A government plan to reward GPs financially if they perform well could be considered “disgracefully unethical”, a doctors’ leader has said.
Laurence Buckman, chairman of the British Medical Association’s general practitioners committee, said he was unwilling to accept a deal where he saved cash for the health service - and potentially denied patients treatment - in order to receive more pay.
Under the reforms, the government wants some of a general practice’s income to be linked to outcomes achieved by groups of GPs.
How much they get is being discussed by the government, BMA negotiators and the profession.
The government is proposing that the “quality premium” be paid to each consortium of GPs, which would then decide how to award it to its practices.
But Dr Buckman told BBC Radio 4’s File on 4 programme the quality premium could be considered “disgracefully unethical”.
In an interview to be broadcast tonight, Dr Buckman said it was unclear exactly where the money would come from, and whether it would be linked to saving the NHS money.
“We don’t understand what the quality premium means,” he told the programme. “We don’t understand where it will come from; we rather fear it will come out of our pay and be paid back to us if we do certain things.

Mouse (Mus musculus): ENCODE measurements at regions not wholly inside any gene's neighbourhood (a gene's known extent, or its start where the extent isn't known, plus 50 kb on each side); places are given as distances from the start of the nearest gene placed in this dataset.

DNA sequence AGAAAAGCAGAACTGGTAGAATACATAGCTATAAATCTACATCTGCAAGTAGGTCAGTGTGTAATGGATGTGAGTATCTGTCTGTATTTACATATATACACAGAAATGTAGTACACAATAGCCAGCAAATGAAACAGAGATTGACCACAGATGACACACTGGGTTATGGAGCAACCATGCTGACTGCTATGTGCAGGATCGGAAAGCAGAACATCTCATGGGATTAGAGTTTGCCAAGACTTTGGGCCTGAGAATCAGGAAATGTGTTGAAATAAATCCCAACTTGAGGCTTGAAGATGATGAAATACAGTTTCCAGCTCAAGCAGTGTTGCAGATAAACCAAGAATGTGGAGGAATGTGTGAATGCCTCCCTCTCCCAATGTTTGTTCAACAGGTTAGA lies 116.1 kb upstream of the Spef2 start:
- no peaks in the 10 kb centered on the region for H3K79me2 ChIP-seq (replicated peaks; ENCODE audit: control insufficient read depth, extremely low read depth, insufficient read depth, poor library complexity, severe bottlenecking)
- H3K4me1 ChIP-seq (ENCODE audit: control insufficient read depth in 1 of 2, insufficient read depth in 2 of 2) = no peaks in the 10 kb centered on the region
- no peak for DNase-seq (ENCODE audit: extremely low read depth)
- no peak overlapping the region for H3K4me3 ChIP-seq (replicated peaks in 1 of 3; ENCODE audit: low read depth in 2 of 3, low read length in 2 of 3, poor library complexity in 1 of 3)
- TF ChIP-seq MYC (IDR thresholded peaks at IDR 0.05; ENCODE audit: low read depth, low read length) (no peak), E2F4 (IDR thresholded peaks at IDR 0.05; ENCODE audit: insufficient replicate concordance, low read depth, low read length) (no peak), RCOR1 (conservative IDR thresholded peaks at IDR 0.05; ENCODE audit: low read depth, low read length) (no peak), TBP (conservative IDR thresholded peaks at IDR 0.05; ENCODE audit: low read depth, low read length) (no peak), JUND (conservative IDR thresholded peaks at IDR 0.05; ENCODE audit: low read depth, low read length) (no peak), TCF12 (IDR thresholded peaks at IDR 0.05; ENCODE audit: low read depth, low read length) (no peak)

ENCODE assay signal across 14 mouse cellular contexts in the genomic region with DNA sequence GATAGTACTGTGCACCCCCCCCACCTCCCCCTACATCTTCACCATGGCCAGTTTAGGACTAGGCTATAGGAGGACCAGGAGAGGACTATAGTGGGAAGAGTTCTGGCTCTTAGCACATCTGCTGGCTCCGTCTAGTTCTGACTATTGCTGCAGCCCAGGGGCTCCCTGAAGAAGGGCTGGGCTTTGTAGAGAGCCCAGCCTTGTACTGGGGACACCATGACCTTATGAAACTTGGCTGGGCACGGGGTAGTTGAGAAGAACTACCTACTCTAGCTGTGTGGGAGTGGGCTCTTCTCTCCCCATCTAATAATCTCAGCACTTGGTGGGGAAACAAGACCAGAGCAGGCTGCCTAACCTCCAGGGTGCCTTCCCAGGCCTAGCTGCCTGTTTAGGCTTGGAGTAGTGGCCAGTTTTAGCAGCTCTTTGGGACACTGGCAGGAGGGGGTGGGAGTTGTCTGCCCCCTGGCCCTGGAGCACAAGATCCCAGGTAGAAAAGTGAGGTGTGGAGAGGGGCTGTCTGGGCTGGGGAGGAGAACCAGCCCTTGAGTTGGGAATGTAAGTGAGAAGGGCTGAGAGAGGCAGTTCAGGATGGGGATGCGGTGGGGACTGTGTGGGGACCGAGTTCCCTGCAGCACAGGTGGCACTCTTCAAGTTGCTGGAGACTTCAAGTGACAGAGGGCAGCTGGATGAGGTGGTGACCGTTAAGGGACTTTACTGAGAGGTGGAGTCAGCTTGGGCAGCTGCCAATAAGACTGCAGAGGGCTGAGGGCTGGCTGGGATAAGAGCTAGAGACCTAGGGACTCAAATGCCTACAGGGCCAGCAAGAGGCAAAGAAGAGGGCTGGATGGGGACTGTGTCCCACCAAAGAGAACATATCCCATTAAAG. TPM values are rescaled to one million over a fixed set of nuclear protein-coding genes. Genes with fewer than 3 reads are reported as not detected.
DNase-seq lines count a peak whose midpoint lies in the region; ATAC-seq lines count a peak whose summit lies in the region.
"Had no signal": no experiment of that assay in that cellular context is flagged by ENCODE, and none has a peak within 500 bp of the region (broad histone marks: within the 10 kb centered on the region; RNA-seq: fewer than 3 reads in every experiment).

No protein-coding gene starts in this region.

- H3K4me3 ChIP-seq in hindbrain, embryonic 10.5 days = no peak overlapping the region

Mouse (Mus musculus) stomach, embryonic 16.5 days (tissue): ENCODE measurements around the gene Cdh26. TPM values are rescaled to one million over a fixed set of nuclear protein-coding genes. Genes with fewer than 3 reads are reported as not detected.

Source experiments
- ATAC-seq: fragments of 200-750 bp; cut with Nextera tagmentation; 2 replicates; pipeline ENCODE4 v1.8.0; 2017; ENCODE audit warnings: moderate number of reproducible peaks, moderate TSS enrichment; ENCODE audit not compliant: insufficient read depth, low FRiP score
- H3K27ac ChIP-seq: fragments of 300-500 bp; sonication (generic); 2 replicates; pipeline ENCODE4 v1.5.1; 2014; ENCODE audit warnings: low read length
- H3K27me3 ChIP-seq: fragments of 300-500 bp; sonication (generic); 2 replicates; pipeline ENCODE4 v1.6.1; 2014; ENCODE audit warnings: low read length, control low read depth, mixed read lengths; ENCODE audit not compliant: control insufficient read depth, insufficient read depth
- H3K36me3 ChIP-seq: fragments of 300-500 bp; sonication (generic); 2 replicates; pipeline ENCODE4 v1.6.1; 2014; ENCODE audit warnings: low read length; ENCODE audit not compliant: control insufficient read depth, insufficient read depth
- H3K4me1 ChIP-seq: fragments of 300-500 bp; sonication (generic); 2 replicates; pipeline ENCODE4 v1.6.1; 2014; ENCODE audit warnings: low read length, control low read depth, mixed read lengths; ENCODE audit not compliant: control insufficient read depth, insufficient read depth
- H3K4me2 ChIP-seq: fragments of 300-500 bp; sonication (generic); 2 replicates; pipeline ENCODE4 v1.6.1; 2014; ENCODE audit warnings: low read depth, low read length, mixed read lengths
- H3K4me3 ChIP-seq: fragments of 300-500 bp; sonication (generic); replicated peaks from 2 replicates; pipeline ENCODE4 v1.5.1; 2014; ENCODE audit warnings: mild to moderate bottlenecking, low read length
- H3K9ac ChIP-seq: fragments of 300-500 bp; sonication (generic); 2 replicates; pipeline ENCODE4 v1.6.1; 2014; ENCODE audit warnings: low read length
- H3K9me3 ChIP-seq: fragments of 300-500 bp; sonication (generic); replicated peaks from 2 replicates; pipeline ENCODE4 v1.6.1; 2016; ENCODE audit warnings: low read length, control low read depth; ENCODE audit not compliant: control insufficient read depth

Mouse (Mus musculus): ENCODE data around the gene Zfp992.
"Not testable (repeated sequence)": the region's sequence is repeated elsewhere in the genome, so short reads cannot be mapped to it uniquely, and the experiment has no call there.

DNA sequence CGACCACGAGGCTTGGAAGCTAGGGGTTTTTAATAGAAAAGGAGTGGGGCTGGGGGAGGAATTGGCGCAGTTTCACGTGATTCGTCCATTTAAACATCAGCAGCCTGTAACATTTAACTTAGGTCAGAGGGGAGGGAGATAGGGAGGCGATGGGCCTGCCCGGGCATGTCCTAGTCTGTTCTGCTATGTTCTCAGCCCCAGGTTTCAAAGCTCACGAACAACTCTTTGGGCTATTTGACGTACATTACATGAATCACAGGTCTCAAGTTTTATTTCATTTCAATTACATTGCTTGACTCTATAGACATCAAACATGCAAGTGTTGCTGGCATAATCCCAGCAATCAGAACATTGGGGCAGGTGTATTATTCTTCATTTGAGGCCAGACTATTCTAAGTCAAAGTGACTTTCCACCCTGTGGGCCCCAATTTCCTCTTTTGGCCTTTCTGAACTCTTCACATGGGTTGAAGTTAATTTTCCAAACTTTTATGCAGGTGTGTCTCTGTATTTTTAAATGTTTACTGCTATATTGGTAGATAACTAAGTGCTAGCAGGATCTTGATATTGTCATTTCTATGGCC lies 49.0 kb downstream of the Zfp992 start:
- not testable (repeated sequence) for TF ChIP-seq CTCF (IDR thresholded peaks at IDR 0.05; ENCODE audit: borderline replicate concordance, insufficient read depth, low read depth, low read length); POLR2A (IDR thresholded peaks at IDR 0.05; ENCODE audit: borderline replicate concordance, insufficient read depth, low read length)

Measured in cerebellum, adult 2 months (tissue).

“It appears what we might actually be asked to do is to save money and if we save a certain amount of money we will receive some of our pay given back to us.
“That is something that is appallingly unethical.”
Asked to expand on what he meant by unethical, Dr Buckman said: “Because I don’t believe that I should be saying to a patient ‘you can’t have treatment because that way I’ll get paid’.”
Health minister Paul Burstow defended the scheme.
He told the programme that Dr Buckman’s view was a “gross distortion” of what the government is trying to do.
“What GP commissioning consortia will be rewarded for is improving the survival rates, improving the quality of care that is being delivered to their patients,” he said.
Mr Burstow said funding for the quality premium payments would come from within existing NHS budgets.
However, he also commented this was not about incentivising cuts.
“The Quality Innovation Productivity and Prevention programme which is running alongside these reforms is completely separate from the quality premium and to try to suggest that they are one and the same is really wrong.”